The muscle weakness which is caused by botulism starts in the muscles that are controlled by the cranial nerves. These nerves control eye movement muscles, facial muscles, chewing, swallowing, drooping of eyelid muscle and the double vision muscles.
In the initial stages, swallowing problems, loss of facial expression may occur along with talking difficulty. This is followed by weakness in the arms and legs. Severe botulism may cause reduced respiration which is experienced as dyspnea and can lead to failure of respiratory system which in turn leads to residual Carbon Dioxide leading to coma and eventually death if untreated.
Additionally, it can also cause disorder in autonomic nervous system, lowers blood pressure while on standing resulting in lightheadedness and blackouts.
There are four major modes of entry for the toxin known as of now. The most common form in Western countries is the infant botulism. This is found in small children who have the bacterium in their bodies during the early years of their lives. Intake of honey in the first year of birth is a risk factor for getting infant botulism. It is also a factor in a fifth of all cases recorded. The adult form of botulism is known as adult intestinal toxemia, and is exceptionally unusual to occur.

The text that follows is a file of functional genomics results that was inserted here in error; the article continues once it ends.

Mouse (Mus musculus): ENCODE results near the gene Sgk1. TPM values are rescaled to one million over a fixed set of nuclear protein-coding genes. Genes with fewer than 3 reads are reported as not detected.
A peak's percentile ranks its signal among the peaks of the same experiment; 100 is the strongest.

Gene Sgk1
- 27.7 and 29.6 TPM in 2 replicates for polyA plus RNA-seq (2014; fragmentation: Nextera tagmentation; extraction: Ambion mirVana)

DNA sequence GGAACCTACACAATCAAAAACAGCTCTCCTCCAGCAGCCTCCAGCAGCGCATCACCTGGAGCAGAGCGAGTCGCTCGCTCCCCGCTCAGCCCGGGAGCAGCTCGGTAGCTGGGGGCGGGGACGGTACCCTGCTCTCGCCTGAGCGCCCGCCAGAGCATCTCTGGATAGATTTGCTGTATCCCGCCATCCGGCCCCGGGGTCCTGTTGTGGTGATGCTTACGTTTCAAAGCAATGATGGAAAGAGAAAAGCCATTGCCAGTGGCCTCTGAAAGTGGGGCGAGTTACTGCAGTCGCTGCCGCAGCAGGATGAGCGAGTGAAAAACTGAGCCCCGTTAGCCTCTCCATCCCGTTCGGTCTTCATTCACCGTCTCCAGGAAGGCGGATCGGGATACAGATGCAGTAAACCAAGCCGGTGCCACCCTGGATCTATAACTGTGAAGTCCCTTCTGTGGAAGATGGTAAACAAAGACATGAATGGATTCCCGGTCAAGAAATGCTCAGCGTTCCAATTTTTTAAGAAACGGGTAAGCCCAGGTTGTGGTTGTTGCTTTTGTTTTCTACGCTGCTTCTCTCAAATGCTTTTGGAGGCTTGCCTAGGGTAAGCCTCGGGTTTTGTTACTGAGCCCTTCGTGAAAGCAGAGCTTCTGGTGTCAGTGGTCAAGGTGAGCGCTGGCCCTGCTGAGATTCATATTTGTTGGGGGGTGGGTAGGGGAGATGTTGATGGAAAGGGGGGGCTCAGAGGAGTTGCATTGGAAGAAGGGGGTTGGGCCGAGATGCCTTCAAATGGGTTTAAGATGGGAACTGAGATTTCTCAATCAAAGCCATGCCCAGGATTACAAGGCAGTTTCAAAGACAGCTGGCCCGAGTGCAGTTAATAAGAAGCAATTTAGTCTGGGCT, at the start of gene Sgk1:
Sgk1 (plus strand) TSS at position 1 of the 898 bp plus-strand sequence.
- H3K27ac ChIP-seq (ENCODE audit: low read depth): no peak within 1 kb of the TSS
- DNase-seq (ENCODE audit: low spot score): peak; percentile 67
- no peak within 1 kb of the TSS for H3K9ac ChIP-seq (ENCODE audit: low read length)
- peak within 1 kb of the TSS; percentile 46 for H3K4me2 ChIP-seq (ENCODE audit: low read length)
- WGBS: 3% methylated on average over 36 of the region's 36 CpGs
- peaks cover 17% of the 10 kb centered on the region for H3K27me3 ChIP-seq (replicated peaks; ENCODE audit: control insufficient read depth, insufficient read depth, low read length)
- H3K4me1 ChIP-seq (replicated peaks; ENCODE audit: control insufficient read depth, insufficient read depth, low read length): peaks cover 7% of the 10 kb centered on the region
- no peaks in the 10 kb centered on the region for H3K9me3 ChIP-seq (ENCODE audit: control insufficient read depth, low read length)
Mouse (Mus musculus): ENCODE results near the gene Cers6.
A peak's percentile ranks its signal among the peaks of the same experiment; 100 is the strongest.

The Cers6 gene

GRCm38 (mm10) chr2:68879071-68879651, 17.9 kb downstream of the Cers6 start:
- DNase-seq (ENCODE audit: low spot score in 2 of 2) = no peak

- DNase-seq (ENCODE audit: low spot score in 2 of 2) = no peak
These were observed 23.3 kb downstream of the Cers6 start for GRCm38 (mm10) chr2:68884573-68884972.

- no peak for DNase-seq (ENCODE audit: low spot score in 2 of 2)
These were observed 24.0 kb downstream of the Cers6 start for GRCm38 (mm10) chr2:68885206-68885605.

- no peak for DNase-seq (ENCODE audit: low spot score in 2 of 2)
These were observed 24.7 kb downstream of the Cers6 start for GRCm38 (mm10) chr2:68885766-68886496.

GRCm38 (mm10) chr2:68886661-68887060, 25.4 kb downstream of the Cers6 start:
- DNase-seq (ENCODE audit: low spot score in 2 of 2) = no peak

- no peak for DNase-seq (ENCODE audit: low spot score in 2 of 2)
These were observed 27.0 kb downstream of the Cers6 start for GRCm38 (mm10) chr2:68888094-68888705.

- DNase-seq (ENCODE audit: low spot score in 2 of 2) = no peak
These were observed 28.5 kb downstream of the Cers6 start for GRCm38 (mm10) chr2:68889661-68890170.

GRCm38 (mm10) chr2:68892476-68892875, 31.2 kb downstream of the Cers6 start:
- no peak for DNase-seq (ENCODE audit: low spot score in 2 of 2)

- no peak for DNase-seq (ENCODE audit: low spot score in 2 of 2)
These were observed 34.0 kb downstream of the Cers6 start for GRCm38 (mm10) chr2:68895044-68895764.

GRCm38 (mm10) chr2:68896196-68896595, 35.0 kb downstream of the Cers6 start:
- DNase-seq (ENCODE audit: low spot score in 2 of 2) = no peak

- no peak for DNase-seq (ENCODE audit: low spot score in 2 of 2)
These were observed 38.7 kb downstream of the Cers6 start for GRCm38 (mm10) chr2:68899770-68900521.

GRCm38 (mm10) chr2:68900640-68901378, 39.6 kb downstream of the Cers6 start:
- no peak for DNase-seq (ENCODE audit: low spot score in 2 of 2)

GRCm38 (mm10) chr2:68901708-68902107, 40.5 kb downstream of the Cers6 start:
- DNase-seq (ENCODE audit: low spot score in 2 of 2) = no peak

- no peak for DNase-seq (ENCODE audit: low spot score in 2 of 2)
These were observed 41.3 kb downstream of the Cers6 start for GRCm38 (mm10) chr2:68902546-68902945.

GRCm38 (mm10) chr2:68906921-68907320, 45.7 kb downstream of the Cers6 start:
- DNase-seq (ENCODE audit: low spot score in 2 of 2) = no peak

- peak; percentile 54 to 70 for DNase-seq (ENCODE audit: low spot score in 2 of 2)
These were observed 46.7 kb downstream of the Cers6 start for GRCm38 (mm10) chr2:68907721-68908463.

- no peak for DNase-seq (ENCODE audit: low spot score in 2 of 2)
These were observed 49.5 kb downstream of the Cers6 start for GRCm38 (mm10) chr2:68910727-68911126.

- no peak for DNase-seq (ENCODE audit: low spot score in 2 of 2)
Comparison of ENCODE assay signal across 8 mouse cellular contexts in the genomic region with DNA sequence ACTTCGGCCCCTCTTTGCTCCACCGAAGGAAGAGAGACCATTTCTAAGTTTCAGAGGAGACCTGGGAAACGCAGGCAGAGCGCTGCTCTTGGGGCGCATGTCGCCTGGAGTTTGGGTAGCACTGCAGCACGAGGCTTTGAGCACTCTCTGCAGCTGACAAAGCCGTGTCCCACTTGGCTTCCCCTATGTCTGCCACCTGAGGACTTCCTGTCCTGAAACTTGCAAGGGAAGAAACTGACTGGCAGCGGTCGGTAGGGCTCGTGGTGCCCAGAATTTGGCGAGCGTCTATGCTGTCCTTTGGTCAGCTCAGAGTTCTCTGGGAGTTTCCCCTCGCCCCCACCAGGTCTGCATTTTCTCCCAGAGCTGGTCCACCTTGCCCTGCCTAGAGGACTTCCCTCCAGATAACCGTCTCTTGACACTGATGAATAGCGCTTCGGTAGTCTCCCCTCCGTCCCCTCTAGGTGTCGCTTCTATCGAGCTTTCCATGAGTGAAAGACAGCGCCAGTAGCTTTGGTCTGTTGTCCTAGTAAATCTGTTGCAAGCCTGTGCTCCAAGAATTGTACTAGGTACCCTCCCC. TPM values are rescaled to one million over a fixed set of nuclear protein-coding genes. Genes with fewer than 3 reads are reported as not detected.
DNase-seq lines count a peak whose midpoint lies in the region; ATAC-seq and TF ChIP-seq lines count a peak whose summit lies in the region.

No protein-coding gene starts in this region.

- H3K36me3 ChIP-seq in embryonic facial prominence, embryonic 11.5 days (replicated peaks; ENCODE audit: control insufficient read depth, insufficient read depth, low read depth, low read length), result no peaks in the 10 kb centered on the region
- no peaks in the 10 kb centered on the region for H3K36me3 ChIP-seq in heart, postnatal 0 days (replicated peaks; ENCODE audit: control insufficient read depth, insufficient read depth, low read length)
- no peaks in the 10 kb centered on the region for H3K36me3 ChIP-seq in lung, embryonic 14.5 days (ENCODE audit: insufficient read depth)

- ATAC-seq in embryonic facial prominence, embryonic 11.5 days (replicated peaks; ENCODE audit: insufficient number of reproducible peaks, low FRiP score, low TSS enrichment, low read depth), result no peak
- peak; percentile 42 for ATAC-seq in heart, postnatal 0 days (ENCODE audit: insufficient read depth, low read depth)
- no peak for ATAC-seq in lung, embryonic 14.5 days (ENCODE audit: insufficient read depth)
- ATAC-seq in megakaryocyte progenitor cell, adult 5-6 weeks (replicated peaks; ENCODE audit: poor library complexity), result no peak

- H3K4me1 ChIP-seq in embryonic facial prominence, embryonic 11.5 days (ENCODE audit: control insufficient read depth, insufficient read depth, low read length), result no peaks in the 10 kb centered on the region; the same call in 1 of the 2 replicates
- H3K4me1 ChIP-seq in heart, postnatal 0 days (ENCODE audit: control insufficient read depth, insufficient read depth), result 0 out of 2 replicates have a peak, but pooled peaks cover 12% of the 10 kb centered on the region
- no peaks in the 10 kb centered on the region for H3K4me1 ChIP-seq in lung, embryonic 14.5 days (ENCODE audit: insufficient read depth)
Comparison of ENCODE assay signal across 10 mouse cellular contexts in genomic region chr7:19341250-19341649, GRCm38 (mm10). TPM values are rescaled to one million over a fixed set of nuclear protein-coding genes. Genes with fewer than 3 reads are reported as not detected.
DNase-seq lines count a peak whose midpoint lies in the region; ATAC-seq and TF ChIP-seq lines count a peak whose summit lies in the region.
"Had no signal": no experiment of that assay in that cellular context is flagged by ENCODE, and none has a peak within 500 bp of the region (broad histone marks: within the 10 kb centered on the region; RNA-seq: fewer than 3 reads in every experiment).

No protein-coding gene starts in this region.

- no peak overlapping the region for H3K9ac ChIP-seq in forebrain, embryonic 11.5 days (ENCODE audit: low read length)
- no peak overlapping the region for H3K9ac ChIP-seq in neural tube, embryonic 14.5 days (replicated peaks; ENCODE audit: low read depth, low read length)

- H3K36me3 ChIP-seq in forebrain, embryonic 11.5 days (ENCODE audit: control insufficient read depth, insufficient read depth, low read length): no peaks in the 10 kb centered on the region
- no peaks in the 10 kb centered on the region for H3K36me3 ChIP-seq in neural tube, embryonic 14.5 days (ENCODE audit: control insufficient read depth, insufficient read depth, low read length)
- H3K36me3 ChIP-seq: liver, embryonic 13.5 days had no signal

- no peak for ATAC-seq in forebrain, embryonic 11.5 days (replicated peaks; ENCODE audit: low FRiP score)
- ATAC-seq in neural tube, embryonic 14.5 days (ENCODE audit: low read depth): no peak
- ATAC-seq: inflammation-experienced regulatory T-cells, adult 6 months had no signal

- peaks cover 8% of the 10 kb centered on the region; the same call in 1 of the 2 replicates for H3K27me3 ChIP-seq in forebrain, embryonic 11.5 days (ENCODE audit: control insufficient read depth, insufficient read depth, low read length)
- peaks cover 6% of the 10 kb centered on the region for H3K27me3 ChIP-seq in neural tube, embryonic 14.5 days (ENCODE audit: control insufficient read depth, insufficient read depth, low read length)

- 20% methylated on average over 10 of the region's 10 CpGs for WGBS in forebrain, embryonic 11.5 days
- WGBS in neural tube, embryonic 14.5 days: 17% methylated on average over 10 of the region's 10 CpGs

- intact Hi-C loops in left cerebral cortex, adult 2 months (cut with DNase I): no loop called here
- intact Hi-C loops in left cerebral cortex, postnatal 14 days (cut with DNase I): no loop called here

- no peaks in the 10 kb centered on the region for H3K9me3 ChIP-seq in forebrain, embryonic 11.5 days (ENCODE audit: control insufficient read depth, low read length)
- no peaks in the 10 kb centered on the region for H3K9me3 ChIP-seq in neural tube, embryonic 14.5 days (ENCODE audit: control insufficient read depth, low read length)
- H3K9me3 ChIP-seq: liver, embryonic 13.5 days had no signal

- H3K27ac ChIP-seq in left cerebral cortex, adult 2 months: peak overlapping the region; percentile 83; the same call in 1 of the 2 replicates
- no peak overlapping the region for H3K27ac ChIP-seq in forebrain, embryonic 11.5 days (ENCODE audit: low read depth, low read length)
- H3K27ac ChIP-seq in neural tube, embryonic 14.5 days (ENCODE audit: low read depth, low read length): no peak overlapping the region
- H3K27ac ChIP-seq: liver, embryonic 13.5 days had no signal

Food borne botulism occurs from contaminated foodstuffs in which C. botulinum spores develops in an anaerobic atmospheric conditions. This characteristically occurs in home-canned foods and fermented raw dishes. Because more than one people generally consume food from the same source, more than one person can be affected at the same time.
Wound botulism occurs due to the infection of a wound caused by the bacteria, it secretes the toxin into the main bloodstream. These instances are found largely amongst people who uses black tar heroin and inject it into the skin instead of in the veins.
Remote cases of botulism have also been reported after inhalation by laboratory workers and after cosmetic use of unacceptable quantity of a chemical such as Botox.
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